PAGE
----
Sure thing. You can really get some good stuff in each category for not much money. Especially if you’re ok buying used. For example I bought a surplus Star BM 9mm for $250 and it works every bit as good if not better than most steel 9mm pistols new with almost everything but ammo capacity because it’s single stack. A shotgun and basic bolt action are pretty inexpensive these days–more so if you get gently used or old. For example I have a bolt action 20ga shotgun from 1949 and it works perfectly. And it could be had on gunbroker for less than $120.

I could go on but I’m at a doctors office. Haha.


#11

Really great suggestions, love the lists. I was thinking long range would be a bolt action in .270 to 30-06, the an AR-15 for close to mid-range, and a full sized handgun in .45 caliber, and a concealed 9mm. Lets not forget to have the .22lr and 12 gauge.
For long range the .270 is pretty flat and great for hunting but if you need to put something big down you want the 30-06, I personally get better accuracy from the bolt action rifles. The AR-15 can do about anything you decide you want to do, plus you have a great home defense platform. The .22lr is great for it’s cost savings and fun factor. Then you have to have a shotgun for hunting or sports.


#12

Depends on the purposes of that collection.
When I started I had all military weapons that I was trained and proficient with as that’s where my interests were (1911’s, M1As, 870s). Then I branched out into collectible US military weapons adding M1903s, M1 Garands, 1941 Johnson, M1Cs, Colt .45 revolver, Colt 1903 SA, etc.).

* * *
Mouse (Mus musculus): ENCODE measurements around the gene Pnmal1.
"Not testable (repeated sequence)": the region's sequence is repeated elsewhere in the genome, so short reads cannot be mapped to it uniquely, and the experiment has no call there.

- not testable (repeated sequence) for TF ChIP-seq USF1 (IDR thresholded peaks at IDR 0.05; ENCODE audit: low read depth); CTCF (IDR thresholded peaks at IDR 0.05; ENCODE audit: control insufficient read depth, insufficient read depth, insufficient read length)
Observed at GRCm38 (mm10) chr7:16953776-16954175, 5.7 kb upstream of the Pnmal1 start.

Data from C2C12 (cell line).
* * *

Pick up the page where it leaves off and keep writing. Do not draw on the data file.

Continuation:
Today, like those in the 1880’s, I like commonality - Those in the late 1800s often chose handguns & long guns using the same cartridges (1873 Winchester, 1897 Colt Peacemakers both in 44-40 or 45 Long Colt.
For a primary battery today if I were just starting out, I would start with Glocks in 9MM, AR-15s in .5.56, 12 gauge shotguns. My reasoning is that my purpose would be primarily for personal protection and those are the most commonly supported and available guns, ammo, parts, accessories. If you look at the professionals, many who are former military including door kickers such as Clay Martin, John Lovel, etc., they do the same. With the exception of the Glock 43, all 9MM Glocks can use the same magazines and ammo, all ARs can use the same magazines and ammo and all 12 GA can use the same ammo.
I love my 1911s but the capacity is limited, they aren’t made to a standard like the ARs and changing ammo let alone calibers holds lots of incompatibility problems. My first personal 9MM was achieved by taking one of the earliest G27 in .40 S&W and swapping in a 9MM barrel so my wife could have a gun with more manageable recoil and muzzle blast to carry. It works flawlessly, the part #s of many parts are the same as the G26 9MM. I can even use the G27 mags if I want. They’re not optimal but I’ve never had a failure to feed while doing so.
I load/reload and have even started standardizing my load data instead of constantly experimenting with different data like a pipe smoker on the never-ending quest for the coolest smoke. I carry nothing but Federal HST in my handguns (#1 choice of many LE & Federal agencies) and all my hand loads are now developed ot mimic that as closely as possible for practice. Same with my ARs. Two family members are ICE agents and are issued Speer LE ammo for their M4s (as well as handguns). So, I build my home and personal defense ARs to match their ICE guns and keep the HD/PD mags loaded with Speer LE 223/556 ammo, the same as theirs.
Even my hunting loads are now becoming standardized. Before I had too many calibers in too many variations and it was driving me crazy trying to stay proficient with each one. Now all my varmint/predator guns are in 223/556, all my big game (that I still hunt) is .308 and all using the same bullets and data. There is some compromise involved but nothing that doesn’t work. Makes things simpler and easier.